Swiss real estate: the lure of prime property
Interview conducted by Stuart Butler, Head of Credit Structuring, Barclays Private Bank
Luca Tagliaboschi is the CEO of real estate agency Cardis Sotheby's International Realty, which focuses on brokerage and promotion in the sale of apartments, houses, chalets, and land. He talks to us about the factors driving demand for properties in prime Swiss cities, the regions experiencing the most growth, the effects of home working, and the role of supply and demand.
Please note: The views expressed in this article are not the views of Barclays Private Bank. Professional advice should always be sought when selling or buying property.
Luca, in your opinion, what is driving the current demand for property in prime Swiss cities?
The Swiss economy is very stable: mortgage rates are low and interest rates are negative. However, the COVID-19 pandemic also played a role as it brought us back to basics: spending more time at home, wanting bigger outdoor spaces, and rooms dedicated to home-working.
We should also remember how the Swiss authorities managed the pandemic. Far less drastic measures were implemented than in many other countries, and a resilient hospital and healthcare system was able to cope with the crisis. These are all reassuring considerations that make our country a good place to stay in, or to move to. Finally, Switzerland’s tax base is more favourable than those of other countries, which is a factor that benefits the high-end property market.
The COVID-19 pandemic triggered an increase in demand for Swiss luxury real estate. Do you believe Geneva and other prime Swiss cities will remain high on the list of relocation options. If so, why?
The cities of Geneva and Zurich have always flourished in the high-end property market. It must also be said that the pandemic has clearly reinforced this trend, as we previously mentioned. If you take the luxury property market in Geneva during 2021, 196 properties exceeding CHF 4 million (in value) were sold for CHF 1.74 billion, which represents an increase of 36% on the number of transactions per year1.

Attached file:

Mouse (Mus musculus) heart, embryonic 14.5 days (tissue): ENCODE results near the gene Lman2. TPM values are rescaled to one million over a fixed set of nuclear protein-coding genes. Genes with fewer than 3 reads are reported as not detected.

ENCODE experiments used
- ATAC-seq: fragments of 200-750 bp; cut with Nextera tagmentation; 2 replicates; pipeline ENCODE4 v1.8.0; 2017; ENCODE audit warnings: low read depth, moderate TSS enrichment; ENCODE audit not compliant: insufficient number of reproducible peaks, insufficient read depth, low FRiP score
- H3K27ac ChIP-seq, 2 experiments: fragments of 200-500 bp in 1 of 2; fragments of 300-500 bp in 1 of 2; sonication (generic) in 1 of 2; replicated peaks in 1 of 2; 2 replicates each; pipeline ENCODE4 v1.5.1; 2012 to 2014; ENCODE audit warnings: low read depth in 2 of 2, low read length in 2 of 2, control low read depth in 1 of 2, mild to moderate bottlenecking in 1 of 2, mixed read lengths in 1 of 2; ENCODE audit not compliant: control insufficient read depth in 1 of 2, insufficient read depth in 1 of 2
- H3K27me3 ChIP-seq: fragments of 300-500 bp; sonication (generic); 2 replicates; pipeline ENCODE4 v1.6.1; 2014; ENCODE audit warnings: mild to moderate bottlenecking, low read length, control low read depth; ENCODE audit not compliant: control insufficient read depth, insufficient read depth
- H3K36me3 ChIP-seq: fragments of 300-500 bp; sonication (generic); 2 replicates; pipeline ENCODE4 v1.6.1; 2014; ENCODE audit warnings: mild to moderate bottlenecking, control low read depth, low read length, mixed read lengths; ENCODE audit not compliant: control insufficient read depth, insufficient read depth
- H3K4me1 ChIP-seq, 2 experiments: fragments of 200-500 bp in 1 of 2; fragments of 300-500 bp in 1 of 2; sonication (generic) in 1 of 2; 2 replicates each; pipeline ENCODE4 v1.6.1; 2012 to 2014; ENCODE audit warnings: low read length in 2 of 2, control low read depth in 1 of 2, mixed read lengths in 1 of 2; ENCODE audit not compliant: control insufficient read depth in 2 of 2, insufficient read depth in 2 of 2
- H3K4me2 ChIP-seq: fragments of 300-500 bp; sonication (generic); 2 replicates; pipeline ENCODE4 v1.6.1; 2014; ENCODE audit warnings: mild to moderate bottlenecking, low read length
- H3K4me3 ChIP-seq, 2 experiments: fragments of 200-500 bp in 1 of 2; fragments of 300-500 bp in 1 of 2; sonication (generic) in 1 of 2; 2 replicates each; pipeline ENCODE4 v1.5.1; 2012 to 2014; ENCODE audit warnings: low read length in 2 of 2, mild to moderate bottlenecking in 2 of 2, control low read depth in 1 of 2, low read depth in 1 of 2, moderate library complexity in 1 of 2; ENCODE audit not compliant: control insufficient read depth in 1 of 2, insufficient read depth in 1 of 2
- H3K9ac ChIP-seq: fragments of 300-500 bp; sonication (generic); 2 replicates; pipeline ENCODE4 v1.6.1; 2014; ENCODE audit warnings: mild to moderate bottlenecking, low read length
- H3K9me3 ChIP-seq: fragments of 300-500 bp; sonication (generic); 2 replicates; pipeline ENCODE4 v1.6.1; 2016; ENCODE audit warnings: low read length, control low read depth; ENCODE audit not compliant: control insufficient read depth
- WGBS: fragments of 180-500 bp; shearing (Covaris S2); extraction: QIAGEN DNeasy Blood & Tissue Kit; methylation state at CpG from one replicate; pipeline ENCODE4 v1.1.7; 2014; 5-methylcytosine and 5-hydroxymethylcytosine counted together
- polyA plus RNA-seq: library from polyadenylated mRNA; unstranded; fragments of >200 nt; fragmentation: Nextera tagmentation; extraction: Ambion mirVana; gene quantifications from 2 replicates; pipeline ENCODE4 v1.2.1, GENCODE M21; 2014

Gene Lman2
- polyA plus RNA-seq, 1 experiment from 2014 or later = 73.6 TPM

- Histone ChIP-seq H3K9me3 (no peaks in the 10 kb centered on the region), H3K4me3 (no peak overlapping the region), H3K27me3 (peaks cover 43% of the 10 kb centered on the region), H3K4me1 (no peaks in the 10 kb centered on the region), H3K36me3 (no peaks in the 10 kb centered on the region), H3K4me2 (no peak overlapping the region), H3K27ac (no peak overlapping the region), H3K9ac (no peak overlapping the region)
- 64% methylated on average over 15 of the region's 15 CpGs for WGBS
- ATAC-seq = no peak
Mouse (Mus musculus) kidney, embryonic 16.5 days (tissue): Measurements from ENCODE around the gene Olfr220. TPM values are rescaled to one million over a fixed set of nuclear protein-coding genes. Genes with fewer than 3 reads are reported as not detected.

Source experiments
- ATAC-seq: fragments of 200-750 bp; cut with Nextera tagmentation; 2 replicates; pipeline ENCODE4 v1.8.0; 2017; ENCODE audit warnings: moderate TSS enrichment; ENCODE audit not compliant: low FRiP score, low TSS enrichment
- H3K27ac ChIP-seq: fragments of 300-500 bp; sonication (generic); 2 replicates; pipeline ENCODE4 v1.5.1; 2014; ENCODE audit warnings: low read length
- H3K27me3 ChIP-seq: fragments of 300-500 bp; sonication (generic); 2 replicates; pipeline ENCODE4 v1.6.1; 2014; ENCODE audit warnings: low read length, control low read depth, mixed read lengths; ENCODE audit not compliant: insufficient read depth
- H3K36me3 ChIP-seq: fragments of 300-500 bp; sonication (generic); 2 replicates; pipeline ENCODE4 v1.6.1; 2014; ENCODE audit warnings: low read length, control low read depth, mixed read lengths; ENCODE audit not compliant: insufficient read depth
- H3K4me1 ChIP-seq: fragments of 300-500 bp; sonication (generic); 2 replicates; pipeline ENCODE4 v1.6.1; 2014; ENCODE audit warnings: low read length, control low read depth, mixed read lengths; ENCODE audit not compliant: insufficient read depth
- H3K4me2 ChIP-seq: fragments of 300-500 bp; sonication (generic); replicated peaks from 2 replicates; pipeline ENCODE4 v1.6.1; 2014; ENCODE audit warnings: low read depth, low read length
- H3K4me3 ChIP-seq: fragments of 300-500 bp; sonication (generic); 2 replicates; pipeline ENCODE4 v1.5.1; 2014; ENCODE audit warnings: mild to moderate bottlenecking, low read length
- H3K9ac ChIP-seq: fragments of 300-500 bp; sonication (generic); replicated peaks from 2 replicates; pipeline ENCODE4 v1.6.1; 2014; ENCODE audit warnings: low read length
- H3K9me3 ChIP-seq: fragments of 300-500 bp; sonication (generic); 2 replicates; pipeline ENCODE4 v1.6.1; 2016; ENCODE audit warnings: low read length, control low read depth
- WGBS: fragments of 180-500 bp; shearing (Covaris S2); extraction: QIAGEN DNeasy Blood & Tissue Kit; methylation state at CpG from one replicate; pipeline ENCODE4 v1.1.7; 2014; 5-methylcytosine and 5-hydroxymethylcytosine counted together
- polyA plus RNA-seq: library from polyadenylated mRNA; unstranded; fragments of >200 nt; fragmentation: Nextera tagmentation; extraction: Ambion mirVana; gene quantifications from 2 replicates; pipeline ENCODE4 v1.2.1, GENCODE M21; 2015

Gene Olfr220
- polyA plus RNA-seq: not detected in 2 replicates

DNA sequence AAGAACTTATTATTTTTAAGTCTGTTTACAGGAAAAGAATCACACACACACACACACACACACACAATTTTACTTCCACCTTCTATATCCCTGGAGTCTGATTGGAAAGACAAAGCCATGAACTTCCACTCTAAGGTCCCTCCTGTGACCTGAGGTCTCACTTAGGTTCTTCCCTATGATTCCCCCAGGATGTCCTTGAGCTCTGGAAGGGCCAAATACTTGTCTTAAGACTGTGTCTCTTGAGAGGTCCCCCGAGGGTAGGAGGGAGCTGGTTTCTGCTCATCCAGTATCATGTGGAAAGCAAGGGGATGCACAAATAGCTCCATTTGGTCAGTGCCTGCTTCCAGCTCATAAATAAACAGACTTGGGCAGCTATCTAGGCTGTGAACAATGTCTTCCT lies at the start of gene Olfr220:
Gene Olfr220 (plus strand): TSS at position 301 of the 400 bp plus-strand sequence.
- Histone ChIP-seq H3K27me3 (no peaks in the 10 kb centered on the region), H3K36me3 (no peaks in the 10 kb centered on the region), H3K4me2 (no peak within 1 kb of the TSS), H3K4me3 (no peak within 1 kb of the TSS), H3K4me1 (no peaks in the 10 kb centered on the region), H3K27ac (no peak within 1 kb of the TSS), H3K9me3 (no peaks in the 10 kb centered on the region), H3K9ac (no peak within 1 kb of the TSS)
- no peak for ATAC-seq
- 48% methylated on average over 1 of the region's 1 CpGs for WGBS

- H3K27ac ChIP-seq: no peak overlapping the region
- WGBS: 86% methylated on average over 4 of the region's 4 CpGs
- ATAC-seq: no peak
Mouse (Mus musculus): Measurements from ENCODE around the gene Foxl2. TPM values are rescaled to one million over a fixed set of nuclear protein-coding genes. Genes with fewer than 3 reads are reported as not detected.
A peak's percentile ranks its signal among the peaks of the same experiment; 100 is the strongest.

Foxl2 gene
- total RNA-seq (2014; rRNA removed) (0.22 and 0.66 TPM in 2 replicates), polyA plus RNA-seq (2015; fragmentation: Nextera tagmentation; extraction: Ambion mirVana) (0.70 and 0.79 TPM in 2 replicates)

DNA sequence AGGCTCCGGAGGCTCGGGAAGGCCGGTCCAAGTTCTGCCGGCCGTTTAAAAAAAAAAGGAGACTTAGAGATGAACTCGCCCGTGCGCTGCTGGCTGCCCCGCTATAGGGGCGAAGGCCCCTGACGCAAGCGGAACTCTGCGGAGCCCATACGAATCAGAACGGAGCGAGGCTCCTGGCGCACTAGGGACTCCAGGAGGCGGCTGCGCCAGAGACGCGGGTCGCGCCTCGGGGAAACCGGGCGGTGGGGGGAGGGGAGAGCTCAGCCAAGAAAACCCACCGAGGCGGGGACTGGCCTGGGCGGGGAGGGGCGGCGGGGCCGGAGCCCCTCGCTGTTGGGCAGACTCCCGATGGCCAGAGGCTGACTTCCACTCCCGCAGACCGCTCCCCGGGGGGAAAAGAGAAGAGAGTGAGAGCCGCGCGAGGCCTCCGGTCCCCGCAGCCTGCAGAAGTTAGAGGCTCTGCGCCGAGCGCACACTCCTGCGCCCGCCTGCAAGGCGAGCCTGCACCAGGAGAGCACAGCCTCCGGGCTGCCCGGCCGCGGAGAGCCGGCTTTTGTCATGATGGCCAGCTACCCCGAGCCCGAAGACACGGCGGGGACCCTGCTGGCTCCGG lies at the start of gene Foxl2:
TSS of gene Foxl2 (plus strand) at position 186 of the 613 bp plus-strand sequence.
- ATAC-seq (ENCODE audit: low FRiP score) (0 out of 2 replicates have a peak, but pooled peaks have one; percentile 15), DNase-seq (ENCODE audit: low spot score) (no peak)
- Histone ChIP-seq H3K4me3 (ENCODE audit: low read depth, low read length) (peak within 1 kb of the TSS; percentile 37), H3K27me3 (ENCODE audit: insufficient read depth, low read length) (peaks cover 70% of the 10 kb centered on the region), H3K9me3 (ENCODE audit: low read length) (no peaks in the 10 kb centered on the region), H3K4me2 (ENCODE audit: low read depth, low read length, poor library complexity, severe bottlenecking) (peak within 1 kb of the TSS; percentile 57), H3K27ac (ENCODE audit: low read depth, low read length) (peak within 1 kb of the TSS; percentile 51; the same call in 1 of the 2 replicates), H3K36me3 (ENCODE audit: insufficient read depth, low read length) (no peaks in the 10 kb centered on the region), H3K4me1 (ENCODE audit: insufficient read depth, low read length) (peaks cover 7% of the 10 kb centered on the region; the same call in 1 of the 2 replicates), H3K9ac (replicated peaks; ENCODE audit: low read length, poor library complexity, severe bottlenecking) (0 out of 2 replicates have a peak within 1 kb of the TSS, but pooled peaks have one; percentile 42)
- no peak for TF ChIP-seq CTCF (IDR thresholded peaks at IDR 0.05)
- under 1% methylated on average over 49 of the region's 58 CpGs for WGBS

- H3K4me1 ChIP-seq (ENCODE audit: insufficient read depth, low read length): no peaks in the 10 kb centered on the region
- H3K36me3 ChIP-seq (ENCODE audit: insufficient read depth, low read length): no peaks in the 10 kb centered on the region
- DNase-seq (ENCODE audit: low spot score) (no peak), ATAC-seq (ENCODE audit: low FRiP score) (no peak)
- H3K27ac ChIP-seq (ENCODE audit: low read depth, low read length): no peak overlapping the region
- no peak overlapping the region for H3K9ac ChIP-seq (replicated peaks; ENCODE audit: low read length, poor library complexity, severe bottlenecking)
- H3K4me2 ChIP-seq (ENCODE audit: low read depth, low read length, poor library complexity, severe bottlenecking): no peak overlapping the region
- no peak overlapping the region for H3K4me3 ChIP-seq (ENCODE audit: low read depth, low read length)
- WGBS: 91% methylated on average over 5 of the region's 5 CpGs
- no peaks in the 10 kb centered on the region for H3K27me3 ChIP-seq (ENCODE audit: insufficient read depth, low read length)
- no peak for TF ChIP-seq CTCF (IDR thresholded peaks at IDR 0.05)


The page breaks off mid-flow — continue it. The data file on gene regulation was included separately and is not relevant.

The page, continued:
There is no doubt that Geneva and Zurich will remain top cities for purchasing prestigious properties. The Lake Léman region and its properties on the water’s edge, in particular, have also been in high demand during this period. Not forgetting mountain resorts such as Gstaad, which have been developing since last year and Verbier, Crans-Montana, or Zermatt where prices soared in 2021 as a result of foreign clients deciding to buy in Switzerland.
Do we see greater demand for luxury properties in Switzerland than in other prime cities such as Paris or London?
Demand for luxury property in Switzerland is holding its own alongside other cities such as Paris or London. Customers remain strongly attracted to Switzerland due to our tax policies, political stability, and excellent schools. We also have a robust medical system, proximity to airports, postcard landscapes with views of the lake and mountains, as well as spacious properties.
Furthermore, we are still seeing very strong demand from international customers for luxury properties. For example, we recently put a waterfront property of nearly one hectare on the Riviera of Lake Léman on sale, with views of the lake and the mountains, which greatly appealed to a foreign clientele.
Following a long period of working from home, sometimes in rural areas, do you see a return to urban living?
Yes, we see more and more people eager to return to cities. It should be noted that in Switzerland, we did not really experience a strict lockdown like other neighbouring countries such as France or Italy. On the other hand, we are also seeing a high demand for properties with patios, balconies, and outdoor facilities. It is also not uncommon for people to ask for an extra room for home-working.